Developing a traditional Synergy application
This topic includes the following sections:
- Development steps for traditional Synergy
- Adding code and other items
- Referencing projects and files
- Linux development
- OpenVMS development
Synergy DBL Integration for Visual Studio (SDI) includes support for traditional Synergy development. This means you can use Visual Studio to develop traditional Synergy libraries and executables for Windows, Linux, and OpenVMS. Note the following:
- With Visual Studio, builds take the place of the compiling and linking required when developing outside of Visual Studio. See Builds for more information.
- Strong prototyping takes place automatically at build time for all Synergy projects in Visual Studio. Consequently, the SYNIMPDIR and SYNEXPDIR environment variables are ignored by the traditional Synergy build system in Visual Studio, and you cannot set the -qimpdir compiler option or the -expdir option for dblproto. These settings are reserved for internal use by the build system.
- You can develop for Linux and OpenVMS in Visual Studio, but there are restrictions. See Linux development and OpenVMS development below.
The following steps outline the Visual Studio development process for a traditional Synergy application. Most of these steps are for Visual Studio procedures, so see Visual Studio documentation for more information.
|1.||Start by setting options for your Visual Studio environment. For example, you can control the behavior of the Visual Studio code editor (indentation, tab size, etc.), the way IntelliSense works for Synergy DBL files, and which file types are automatically treated as compile or content files. See Options for Synergy/DE projects for more information.|
|2.||Create a solution for your application, and create projects for the mainline program, libraries, and (optionally) repositories for the application. To create these projects, use the following project templates:|
- Traditional Application (DBR) — for a traditional Synergy program with a single .dbr file.
- Multiple Mainline (DBR) — for a Synergy project that results in multiple traditional Synergy mainline programs.
- Executable Library (ELB) — for a collection of traditional Synergy routines that can be used in other traditional Synergy ELBs and DBRs.
- Object Library (OLB) — for a traditional Synergy object library (OLB) that can be used with other ELB and DBR projects.
- Synergy/DE Repository — for a repository project, which replaces RPSMFIL and RPSTFIL settings and enables the build system to know when a project should be rebuilt due to repository schema file changes. See also Using Synergy/DE repositories in Visual Studio.
For example, to create a program with a single .dbr file, select File > New Project in Visual Studio. Then select the "Traditional Application (DBR)" template. (You can use the New Project dialog's search field to find this.) See Synergy projects, solutions, and files for more information, and note the following:
- If no solution is open in the current instance of Visual Studio, creating a project will also create a solution to contain the project. To add the project to an existing solution, open the solution in Visual Studio before you create the project. To start with a blank solution, do the following before you create projects for the application: select File > New > Project from the Visual Studio menu, and then select the Blank Solution template. You can use the search feature in the New Project dialog to find this template.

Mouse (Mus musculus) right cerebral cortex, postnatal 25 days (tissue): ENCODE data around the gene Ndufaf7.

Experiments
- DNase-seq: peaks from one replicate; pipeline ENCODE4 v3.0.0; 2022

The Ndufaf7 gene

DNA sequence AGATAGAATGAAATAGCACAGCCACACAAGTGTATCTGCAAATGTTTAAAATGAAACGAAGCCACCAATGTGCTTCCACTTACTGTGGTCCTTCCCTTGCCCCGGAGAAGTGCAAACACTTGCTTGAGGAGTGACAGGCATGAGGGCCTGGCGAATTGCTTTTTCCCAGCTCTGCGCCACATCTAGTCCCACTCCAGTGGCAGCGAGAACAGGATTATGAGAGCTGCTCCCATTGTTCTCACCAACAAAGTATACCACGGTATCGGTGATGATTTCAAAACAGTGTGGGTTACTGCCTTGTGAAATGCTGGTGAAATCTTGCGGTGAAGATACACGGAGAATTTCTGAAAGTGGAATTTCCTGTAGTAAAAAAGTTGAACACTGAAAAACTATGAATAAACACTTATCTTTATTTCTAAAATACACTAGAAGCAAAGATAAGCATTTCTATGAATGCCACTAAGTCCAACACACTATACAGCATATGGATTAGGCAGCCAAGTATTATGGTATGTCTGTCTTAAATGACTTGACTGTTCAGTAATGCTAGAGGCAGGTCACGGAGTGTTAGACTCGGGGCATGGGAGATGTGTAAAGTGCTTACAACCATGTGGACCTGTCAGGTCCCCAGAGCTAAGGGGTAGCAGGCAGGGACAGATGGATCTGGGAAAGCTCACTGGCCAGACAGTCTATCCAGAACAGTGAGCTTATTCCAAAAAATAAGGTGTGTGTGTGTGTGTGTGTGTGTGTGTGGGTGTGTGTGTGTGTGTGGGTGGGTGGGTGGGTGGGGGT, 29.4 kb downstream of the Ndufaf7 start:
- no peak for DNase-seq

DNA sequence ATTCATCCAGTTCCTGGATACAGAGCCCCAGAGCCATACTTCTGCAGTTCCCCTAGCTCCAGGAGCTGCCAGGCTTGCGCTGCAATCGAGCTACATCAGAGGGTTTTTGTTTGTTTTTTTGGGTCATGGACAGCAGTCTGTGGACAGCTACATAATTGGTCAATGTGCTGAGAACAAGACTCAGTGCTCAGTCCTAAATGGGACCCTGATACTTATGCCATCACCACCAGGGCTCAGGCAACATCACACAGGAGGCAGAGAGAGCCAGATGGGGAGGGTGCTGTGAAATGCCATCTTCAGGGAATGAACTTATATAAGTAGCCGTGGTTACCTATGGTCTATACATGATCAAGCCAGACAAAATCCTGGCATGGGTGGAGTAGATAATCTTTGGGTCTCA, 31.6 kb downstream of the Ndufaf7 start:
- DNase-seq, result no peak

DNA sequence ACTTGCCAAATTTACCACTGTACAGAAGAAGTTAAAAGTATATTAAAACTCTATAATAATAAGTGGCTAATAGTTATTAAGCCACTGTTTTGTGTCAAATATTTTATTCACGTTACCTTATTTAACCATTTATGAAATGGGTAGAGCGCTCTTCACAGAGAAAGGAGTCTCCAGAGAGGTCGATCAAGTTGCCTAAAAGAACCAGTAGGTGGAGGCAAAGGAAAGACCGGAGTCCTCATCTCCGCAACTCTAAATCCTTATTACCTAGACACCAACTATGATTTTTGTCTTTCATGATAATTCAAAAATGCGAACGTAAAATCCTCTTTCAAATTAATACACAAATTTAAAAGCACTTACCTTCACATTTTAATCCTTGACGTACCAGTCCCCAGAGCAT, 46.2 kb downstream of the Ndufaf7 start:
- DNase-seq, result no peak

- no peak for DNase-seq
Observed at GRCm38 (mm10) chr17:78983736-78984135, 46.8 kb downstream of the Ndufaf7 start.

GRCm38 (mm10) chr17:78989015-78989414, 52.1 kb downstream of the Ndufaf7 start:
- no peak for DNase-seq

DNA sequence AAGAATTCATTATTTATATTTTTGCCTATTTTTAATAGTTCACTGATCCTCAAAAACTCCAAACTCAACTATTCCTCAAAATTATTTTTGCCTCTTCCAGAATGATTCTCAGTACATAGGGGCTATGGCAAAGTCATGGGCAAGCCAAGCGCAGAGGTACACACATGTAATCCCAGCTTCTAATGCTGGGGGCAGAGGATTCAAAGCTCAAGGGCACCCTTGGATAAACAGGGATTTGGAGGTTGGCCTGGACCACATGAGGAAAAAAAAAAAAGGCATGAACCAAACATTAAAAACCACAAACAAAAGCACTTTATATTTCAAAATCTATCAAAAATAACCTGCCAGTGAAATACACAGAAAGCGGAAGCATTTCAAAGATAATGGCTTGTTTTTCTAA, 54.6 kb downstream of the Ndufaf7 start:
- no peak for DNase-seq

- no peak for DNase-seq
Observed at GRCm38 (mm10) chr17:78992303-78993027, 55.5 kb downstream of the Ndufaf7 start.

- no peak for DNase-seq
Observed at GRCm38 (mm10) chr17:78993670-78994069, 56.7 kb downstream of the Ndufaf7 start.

- When creating a library for shared code, use an ELB rather than an OLB. (An OLB project should be referenced by only one project in the solution. Referencing an OLB project from multiple projects causes the OLB code to be compiled into multiple files for the application.)
- You can create an ELB that builds directly from an OLB. See Executable Library (ELB).
- If your application uses files generated by gennet40, create a separate ELB or OLB project for these files, and in step 2 below add the source files and the .inc file generated by gennet40 to this project. (Add the source files as compile files, and add the .inc file as a content file.) Then in step 3 below, add a reference to this project in the mainline (DBR) project, and set the "Concat source files (-qconcat)" option on the Compile page of project properties.
- For Linux and OpenVMS development, use the project templates listed above. See Linux development and OpenVMS development.
|3.||Build out and configure your projects by setting project properties, adding code and other items, referencing other projects and files as necessary, setting environment variables, and setting up build configurations. For more information, see|
Note the following:
- For Multiple Mainline projects, the "Startup object" field on the Application page of project properties determines which mainline is used as the starting point when you select a Visual Studio debug or run option. You can also set this by right-clicking a source file in Visual Studio's Solution Explorer and selecting "Set as Startup Object" from the context menu.
- The "Target Synergy runtime" setting on the Build page of project properties specifies the version of the Synergy runtime that the executable or library will target, enabling you to build an assembly for systems with earlier versions of the Synergy runtime.
|4.||Build the solution or an individual project by using a build or rebuild command in Visual Studio. For example, you can rebuild the entire solution by selecting Build > Rebuild Solution from the Visual Studio menu. Note the following:|
- Make sure the configuration and platform settings on the Visual Studio toolbar are correct for the build. See Configurations, platforms, and profiles for more information.
- To build or rebuild (or clean) a project without affecting other projects in the solution (even referenced projects), use a Project Only menu entry — e.g., Build > Project Only > Rebuild Only Project. See SDI features for information.
- You can control the link order for referenced items for a traditional Synergy program by setting priority levels for these items. See Setting link priority for traditional Synergy in Visual Studio.
The Visual Studio Error List (View > Error) lists any errors encountered in the build. You can filter this list so that it is limited to the current project (which can be very helpful), the current document in the editor, or all documents open in the editor. You can also use the search feature for the Error List to find specific words or phrases in the list, and you can filter out errors, warnings, or messages. To clear only Synergy-related errors and warnings from the Error List, select Tools > Clear Error List from the Visual Studio menu.
|5.||Debug the project or solution. To debug a project or solution, it must be built in Debug mode. See Debugging traditional Synergy with Visual Studio for more information, and note the following:|
- Make sure configuration, platform, and profile settings are correct for the debugging session. The active configuration/platform combination determines which debug settings are used and which build is debugged. See Configurations, platforms, and profiles.